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A Few Notes on Full of Bull

| | Posted in: Fundamental Valuation, Investing Expertise

In the 2009 edition of his book, Full of Bull, author Stephen McClellan seeks to “expose the puzzling and deceptive behavior of Wall Street that so disadvantages individual investors, tripping them up in their attempts to invest properly and rationally. It unscrambles the confounding practices of the Street in terms a layperson can comprehend. …Once armed with an insider’s understanding of all the Street’s subtleties, you can be your own investment analyst.” Stephen McClellan was a securities analyst for 32 years. The principal messages of the book are:

From the closing summations of various chapters:

“…[T]he Street is not a reliable source for objective stock recommendations.”

“Investors should not be naive regarding how the Street, institutional investors, and corporate executives distort research.”

“The flaws [in companies] are hidden, and there are many interested parties who have a major stake in keeping them covered up.”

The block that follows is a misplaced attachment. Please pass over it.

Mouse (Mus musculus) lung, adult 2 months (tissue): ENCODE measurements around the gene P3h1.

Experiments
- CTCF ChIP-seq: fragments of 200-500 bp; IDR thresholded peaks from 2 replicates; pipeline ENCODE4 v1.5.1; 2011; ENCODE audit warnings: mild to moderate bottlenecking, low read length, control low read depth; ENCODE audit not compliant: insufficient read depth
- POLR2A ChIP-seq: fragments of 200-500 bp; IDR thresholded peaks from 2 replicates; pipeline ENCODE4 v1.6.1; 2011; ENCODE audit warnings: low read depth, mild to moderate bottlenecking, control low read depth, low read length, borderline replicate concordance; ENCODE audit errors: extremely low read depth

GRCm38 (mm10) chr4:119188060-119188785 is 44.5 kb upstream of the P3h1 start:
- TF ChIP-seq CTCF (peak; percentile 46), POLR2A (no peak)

“In judging a company, you must gauge management first and foremost.”

…{I}ndividual investors will just have to work around the Street, learn its ways, exploit it, and in the end be responsible for their own investment decisions.”

From the Afterword:

“Do not take Wall Street literally… Use its information and research content, not its conclusions and recommendations. Most professional portfolio managers who run mutual funds have mediocre investment performance records. Street analyst opinions are even worse; analysts cannot pick stocks… Research reports are never complete, forthright, balanced, or objective. They are good for background, but they are not actionable.”

“Conduct your own research… Be skeptical. Avoid being overconfident.”

Some may find the book most interesting as an inside perspective on the evolving role and practices of the Wall Street equity analyst.

Some critiques of the book are:

While concluding that “analysts cannot pick stocks,” the author offers considerable advice on how to pick stocks. Formal research on stock picking is more complex and less conclusive than presented. Also, the book focuses almost exclusively on equities, with little attention to systematic asset class diversification.

The book’s organization may grate on readers who process input linearly.

In summary, Full of Bull makes a good case for skepticism in the evaluation of investment research, advice and recommendations, but is incomplete and less convincing as an investing how-to.

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